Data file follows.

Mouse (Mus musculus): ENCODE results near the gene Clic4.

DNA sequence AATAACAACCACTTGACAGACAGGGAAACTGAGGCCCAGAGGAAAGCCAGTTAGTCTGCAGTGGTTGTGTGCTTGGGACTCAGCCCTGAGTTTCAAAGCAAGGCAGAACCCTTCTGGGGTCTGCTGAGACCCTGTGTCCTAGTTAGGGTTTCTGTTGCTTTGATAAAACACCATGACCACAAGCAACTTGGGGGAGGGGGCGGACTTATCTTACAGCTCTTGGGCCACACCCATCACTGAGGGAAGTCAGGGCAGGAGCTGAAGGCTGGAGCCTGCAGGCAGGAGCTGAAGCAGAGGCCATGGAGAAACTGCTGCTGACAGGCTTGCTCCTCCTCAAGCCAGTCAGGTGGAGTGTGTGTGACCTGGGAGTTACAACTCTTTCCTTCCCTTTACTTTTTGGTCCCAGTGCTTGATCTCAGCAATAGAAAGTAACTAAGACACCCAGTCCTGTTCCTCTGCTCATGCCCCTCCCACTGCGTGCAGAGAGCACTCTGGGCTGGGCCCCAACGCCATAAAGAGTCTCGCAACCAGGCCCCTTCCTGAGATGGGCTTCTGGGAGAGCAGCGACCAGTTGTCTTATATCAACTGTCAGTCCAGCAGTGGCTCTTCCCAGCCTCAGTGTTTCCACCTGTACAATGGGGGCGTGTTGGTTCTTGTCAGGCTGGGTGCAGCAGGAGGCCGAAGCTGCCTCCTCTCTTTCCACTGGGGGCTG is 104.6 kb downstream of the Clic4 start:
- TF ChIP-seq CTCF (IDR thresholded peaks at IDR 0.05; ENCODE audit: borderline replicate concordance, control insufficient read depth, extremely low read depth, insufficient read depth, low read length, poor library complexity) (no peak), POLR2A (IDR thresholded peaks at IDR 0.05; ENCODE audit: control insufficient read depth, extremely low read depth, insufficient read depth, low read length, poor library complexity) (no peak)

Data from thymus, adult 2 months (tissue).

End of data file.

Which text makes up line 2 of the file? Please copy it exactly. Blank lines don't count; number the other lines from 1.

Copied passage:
DNA sequence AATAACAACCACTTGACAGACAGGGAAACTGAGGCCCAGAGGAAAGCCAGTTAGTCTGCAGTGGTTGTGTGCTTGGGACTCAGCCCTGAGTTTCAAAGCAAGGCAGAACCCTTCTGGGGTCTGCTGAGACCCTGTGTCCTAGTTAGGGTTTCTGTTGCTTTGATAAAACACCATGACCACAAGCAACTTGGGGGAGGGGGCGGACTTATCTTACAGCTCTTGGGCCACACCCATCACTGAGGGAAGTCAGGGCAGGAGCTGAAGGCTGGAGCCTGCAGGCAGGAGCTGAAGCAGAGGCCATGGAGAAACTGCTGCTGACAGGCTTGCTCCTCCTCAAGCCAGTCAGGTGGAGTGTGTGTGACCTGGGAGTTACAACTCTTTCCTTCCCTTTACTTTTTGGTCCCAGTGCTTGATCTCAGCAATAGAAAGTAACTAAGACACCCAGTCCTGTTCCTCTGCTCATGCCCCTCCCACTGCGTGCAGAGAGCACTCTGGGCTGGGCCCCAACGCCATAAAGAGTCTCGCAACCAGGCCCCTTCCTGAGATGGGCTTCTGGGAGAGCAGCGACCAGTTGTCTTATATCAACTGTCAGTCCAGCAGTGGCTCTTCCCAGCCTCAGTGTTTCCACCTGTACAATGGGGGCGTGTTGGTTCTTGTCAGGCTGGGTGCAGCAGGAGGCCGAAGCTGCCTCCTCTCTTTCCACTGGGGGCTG is 104.6 kb downstream of the Clic4 start: